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Criminal Negligence and Willful Negligence

Page history last edited by PBworks 13 years, 2 months ago

Criminal Negligence and Willful Negligence

Blog from January 30th, 2007 - www.JoshWolf.net

 

This blog post was actually written October 3rd, 2006. The post was somehow misplaced after it was sent out and we are uncertain whether it ever arrived. Fortunately I held onto the rough draft and was able to reconstruct the entry.

 

Earlier today I witnessed one of the most disturbing incidents that I’ve ever experienced. It wasn’t a brutal attack or a sadistic guard’s behavior that left me feeling dejected, but the cold, casual response to what may have been a medical emergency.

 

At approximately 4:00 PM, a man named Bill was discovered in the walkway. He had collapsed to his knees and was feeling faint. With the help of another prisoner, the correctional officer helped support Bill as he walked up to the top of the staircase and then guided him into a chair. Before long Bill began drifting in and out of consciousness.

 

Given that his condition was not improving, the guard immediately called for medical assistance. For the next 20 minutes I stayed with Bill as the guard and myself continued reassuring Bill that medical help was on the way.

 

I asked Bill what was wrong. He told me that he felt faint and his arm hurt. Given that he was phasing in and out of consciousness, I asked him if he was diabetic. He told me that he wasn’t – at least as far as he was aware. I noticed his breathing was shallow and I went to check his pulse. Although his pulse didn’t seem abnormal, he told me that checking it was making his chest hurt more. I thought Bill might be having a heart attack and I asked the guard if they had a first aid kit with nitroglycerin; they did not.

 

 

About then, the guard noticed Bill’s hands were turning blue and we decided to lay him down with his legs elevated. His eyelids began to flutter, and it became more and more difficult to keep Bill awake.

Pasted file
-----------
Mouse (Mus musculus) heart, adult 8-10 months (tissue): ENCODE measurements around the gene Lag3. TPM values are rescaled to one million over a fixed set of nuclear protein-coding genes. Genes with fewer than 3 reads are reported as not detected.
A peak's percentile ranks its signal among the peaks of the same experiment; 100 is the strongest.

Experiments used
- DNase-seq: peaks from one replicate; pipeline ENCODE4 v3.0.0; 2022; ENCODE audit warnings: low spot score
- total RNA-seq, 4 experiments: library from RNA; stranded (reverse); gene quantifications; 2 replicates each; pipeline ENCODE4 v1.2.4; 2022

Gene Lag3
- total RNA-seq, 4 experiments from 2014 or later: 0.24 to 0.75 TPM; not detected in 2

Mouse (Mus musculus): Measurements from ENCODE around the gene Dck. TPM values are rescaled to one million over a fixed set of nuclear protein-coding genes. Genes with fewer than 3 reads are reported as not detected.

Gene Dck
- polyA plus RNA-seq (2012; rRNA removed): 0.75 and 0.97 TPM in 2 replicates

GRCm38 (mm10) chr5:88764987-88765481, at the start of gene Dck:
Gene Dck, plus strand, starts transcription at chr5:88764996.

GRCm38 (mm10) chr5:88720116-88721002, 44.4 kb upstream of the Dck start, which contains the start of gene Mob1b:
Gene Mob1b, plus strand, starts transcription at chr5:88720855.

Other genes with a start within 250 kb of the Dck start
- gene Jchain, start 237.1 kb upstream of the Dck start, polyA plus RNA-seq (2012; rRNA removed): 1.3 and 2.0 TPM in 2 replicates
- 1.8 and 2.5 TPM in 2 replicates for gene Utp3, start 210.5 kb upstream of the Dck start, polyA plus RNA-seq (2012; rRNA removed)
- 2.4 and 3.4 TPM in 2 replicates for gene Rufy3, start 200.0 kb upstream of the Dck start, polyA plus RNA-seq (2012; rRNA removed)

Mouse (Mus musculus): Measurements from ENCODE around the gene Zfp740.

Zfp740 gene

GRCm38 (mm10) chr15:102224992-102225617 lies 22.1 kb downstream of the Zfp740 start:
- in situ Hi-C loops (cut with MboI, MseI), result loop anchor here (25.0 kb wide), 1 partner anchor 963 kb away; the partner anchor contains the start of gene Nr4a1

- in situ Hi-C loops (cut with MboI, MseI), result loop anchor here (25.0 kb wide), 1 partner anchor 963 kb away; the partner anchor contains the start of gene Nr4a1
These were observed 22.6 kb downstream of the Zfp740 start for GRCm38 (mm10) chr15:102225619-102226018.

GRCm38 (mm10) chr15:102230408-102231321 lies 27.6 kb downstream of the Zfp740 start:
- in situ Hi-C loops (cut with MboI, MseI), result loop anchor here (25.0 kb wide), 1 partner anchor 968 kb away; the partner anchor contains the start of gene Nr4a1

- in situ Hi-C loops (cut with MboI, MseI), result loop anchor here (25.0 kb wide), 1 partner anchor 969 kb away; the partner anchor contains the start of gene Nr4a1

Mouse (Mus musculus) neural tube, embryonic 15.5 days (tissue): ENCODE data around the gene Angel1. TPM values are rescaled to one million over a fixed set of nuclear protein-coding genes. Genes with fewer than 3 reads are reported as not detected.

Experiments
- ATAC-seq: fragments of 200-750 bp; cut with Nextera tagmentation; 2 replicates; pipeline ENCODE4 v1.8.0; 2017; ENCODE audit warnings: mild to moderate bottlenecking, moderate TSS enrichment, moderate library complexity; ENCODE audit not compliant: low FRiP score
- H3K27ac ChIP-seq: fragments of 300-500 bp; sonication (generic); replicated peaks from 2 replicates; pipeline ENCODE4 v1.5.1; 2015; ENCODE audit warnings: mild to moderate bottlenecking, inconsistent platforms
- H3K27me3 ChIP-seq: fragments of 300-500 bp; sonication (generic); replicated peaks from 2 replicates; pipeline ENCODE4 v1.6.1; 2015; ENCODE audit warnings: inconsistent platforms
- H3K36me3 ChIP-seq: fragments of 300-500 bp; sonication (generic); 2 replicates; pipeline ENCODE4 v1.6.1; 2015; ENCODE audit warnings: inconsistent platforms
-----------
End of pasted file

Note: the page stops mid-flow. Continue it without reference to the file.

Finally, at 4:30 PM, the P.A. arrived inside the unit and proceeded to casually approach the patient and ask him how he was doing. By this point, Bill was essentially unconscious, and the PA responded, saying, “I can’t help you if you don’t tell me what’s wrong.” It’s a little fuzzy what happened next, but within a few minutes he was hoisted onto a stretcher, carried down the stairs, and taken out of the unit.

 

Enraged that it took nearly half an hour for the P.A. on-duty to arrive, I sat down to try to describe what I had just witnessed and the lack of empathy I had observed when our unit was locked-down. Confused, I peered out of my cell and saw Bill being led back inside and taken into solitary confinement. As the guards departed from the hole, I could hear them laughing and became sick to my stomach.

 

I’m still not sure why Bill was placed in segregation, but within minutes the unit was locked down again. This time Bill was led out of the hole, down the hall, and out of the unit as a guard on each side supported him to help him walk.

 

I have no idea how Bill is doing right now or where he was taken. I assume he was driven to the hospital, but I have no idea why he wasn’t taken there in the first place. That fact that so much time transpired before any medical assistance arrived is abominable; the fact that there is no first aid equipment within the unit should be criminal. And finally, the fact that Bill was thrown in the hole before they decided to actually treat him is unforgivable.

 

I only hope that I’m not plagued by any medical emergency while in B.O.P. custody, because I know that help will be slow in coming and likely inadequate. I hope Bill is okay; but if he is not, then it is my belief that criminal negligence and willful neglect may be to blame.

 

Update: The next day, on October 4th, Bill returned to the unit. Although feeling weak and somewhat ill, he seemed to be O.K. He did not remember his experience at the hospital and to the best of his knowledge had not been told what was wrong.

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